Latest from The Spokesman-Review
Idaho’s new state-based health insurance exchange board gathered for its first meeting today, and each of its 19 members had already received a somewhat surprising welcome – an anonymous call threatening a lawsuit. “I got a call from a guy who did not want to identify what firm he worked for,” said Stephen Weeg, the board’s interim chairman. “He just wanted to give us all a notice that within three months’ time we would all be sued for being on this board – I think he called everybody on this board, just to let us know that we were already in trouble.” Weeg said his first reaction was, “Wait a minute – we’re just doing what the law requires”/Betsy Russell, SR. More here.
Question: Are you ready for the state health exchange?
Sen. Steve Vick, R-Dalton Gardens, spoke out against HB 248, Gov. Butch Otter’s state health insurance exchange bill, saying he rejects the idea that health care reform is “the law of the land.” Said Vick, “Those states that opposed slavery, did they say, well I guess the best we can do is when those slaves get into our free states, is make sure that we take care of ‘em well, clean ‘em up and send ‘em back home to their slave owners? No they did not. They formed the underground railroad and they got those people to Canada.” He brought up civil rights icon Rosa Parks and her resistance to segregation laws/Betsy Russell, Eye on Boise. More here.
- Rep. Cherie Buckner-Webb, D-Boise, via Facebook:
Question: Are you bothered that exchange opponents are invoking name and memory of Rosa Parks this session?
At my request and after careful, deliberate consideration, the Idaho Senate recently approved legislation affirming my choice of a state-based health insurance exchange.
That bill now goes to the Idaho House of Representatives, where debate figures to be just as passionate. That's understandable, since most members of the Idaho Legislature share my intense opposition to the so-called Affordable Care Act, better known as Obamacare.
Fans of the Grand Slam breakfast, fear not. The Denny’s franchise owner who told a reporter that he would be adding a 5 percent “Obamacare” surcharge to diners’ meals has walked back that statement. John Metz, who owns around 40 Denny’s and multiple Dairy Queen Locations in Florida, as well as a franchise called Hurricane Grill & Wings, made news and ruffled diner food fans’ feathers when he told the Huffington Post that he planned to add a 5 percent surcharge at the start of next year in addition to cutting back some full-time employees to part time. His reasoning, he said, was that the measures are necessary to offset the costs of the Affordable Care Act, which goes into full effect in 2014/Kyle Blaine, ABC News. More here. (Photo: AP Business Wire)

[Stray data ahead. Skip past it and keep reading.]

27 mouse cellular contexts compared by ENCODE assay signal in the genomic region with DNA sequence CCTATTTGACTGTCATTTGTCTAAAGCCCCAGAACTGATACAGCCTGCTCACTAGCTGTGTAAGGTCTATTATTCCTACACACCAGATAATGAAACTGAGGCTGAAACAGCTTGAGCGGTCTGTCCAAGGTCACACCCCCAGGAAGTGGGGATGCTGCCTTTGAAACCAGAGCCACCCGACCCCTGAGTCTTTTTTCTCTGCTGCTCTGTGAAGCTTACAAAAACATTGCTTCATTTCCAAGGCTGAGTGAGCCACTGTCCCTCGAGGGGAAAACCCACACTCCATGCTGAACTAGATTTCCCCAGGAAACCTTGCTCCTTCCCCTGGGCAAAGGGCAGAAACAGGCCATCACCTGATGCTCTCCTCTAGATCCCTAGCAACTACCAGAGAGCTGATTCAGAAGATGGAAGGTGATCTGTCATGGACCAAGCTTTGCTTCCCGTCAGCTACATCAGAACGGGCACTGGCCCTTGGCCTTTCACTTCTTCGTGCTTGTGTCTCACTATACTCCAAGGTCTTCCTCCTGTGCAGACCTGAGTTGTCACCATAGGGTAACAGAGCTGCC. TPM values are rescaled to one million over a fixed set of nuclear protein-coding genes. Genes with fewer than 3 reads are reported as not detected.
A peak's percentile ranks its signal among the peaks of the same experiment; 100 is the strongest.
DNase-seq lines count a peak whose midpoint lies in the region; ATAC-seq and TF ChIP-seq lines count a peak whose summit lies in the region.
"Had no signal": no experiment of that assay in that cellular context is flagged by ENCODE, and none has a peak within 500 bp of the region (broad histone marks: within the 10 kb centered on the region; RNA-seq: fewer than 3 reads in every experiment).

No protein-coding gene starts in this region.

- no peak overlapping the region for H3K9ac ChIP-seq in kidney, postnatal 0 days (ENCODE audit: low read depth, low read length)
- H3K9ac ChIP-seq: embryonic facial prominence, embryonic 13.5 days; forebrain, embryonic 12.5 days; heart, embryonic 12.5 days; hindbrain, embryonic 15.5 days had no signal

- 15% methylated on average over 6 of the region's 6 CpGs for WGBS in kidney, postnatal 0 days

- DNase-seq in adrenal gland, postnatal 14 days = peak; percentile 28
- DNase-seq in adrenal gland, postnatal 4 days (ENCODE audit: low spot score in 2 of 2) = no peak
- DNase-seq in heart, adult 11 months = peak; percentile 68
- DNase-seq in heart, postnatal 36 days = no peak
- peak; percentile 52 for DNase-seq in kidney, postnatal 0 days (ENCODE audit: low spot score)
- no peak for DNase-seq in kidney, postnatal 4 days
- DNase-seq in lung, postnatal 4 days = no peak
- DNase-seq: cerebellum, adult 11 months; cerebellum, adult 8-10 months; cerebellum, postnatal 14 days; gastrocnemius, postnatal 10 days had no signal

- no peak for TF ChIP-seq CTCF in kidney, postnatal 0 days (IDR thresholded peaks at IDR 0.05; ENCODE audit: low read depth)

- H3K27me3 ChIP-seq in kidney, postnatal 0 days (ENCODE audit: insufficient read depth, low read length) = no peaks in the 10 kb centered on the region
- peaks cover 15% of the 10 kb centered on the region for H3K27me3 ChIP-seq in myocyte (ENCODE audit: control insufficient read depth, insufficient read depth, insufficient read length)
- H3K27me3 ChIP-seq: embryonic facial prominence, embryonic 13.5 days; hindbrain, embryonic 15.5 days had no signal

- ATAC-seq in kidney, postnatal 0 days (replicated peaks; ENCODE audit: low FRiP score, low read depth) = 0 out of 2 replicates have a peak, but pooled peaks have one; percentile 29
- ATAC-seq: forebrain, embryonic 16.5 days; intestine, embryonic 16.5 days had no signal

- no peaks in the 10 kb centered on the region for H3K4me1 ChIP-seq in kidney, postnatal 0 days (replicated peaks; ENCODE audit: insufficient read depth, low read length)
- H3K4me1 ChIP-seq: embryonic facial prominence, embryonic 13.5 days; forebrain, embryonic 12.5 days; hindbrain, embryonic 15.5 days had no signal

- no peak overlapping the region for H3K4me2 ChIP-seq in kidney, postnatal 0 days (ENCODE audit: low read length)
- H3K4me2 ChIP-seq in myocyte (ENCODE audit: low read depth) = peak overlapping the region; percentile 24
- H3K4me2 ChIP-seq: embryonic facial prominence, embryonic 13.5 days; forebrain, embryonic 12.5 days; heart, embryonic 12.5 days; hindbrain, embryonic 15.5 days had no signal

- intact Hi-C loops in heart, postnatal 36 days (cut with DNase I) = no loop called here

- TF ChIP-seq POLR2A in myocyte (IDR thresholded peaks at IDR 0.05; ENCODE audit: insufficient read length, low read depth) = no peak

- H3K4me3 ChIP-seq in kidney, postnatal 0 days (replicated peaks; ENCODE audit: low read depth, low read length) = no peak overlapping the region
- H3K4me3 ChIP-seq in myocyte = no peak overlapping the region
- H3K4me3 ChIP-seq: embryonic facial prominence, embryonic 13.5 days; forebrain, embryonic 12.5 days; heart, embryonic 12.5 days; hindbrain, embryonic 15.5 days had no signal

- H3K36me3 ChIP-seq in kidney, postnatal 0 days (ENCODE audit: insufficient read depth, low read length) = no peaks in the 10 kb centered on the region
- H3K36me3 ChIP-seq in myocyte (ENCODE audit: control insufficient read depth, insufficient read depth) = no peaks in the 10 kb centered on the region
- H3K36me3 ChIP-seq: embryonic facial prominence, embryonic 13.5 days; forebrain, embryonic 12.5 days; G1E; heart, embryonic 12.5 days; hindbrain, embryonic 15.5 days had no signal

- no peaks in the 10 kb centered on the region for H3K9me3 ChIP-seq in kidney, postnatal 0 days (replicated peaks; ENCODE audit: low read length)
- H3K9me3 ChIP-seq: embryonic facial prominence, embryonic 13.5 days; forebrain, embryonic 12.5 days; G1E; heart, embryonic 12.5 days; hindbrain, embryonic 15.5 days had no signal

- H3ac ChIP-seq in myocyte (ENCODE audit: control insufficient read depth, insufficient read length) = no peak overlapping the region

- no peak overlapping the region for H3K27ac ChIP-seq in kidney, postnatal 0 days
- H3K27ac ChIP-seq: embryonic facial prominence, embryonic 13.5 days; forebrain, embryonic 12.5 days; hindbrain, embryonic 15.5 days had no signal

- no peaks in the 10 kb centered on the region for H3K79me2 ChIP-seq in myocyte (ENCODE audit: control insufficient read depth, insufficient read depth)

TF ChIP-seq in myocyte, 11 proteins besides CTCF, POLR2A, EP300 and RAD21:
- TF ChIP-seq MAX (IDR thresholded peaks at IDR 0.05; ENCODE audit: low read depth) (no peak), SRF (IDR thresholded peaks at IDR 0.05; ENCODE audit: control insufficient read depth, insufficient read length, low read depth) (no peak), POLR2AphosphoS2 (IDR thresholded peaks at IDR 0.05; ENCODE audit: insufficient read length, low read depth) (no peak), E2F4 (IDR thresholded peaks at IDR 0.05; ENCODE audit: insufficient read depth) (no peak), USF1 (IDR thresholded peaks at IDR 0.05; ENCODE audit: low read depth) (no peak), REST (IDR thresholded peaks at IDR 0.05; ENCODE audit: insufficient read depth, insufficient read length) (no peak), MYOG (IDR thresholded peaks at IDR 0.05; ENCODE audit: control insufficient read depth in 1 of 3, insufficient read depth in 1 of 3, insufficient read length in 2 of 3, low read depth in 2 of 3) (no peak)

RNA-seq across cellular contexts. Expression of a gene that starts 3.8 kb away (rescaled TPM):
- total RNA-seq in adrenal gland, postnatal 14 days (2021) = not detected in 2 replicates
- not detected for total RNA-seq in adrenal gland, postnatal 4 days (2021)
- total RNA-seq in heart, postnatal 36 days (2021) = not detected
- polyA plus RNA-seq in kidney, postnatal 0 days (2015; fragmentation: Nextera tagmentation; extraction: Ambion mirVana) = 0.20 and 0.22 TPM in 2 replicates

Question: Would you frequent a restaurant that cut staff hours and added a 5% Obamacare tax surcharge?
We are hoping to see an announcement from Idaho Gov. C.L. “Butch” Otter later this week that the state intends to do everything it can to create a state-based health insurance exchange within the bounds of Obamacare. That was the recommendation last week from a group he appointed to study the matter, make a recommendation and, in so doing, give him some political cover from the far right ideologues that abound in the Legislature. One such, Wayne Hoffman of the Idaho Freedom Foundation was on the panel and one of its two negative votes. Creating such an exchange, given the experience in other states, is neither simple nor easy, if done well. Getting started as soon as possible is advisable.The alternative, doing nothing and waiting to see whether Mitt Romney is elected and whether he can dismantle Obamacare, is absurd/Lee Rozen, Moscow-Pullman Daily News. More here.
Question: Do you support the continued dilly-dallying by the Otter administration and Republican leaders of the Idaho Legislature on Obamacare?
About four in 10 U.S. adults believe that President Obama's healthcare reform law will create “death panels” to decide patients' fitness for care, according to a new Associated Press-GfK survey. Support for the widely challenged claim has remained steady since 2010, when 39 percent believed “death panels” would result from the healthcare law. Today, 41 percent say the same is true. Overall, most people believe the law will go into effect in spite of Republican pledges to repeal it. About seven in 10 adults said the law will be implemented with some changes, while 11 percent believe it will be implemented as passed/Elise Viebeck, The Hill. More here.
Question: Do you believe that President Obama's healthcare reform law will create “death panels”?
Yet again, the media are trying to convince Idahoans their purity of fact outshines that of those nefarious, dastardly, ideologically-driven legislators and folks like me who are refusing to accept another big government idea. A story from the Spokesman-Review newspaper, reprinted statewide by the Associated Press, claimed that Idaho taxpayers would save $390 million were the state to expand the Medicaid program as proposed by Obamacare. The savings claim is entirely bogus. The claim comes from a reporter’s “crunching of the numbers” from the local-state indigent care program. The reporter, in short, presumed certain things about the current program’s cost and the federal government’s promise to pick up nearly all the costs associated with the Medicaid expansion for the next several years. The story caused the usual editorial page writers to line up for the walk off the same cliff of self-righteousness/Wayne Hoffman, Idaho Freedom Foundation. More here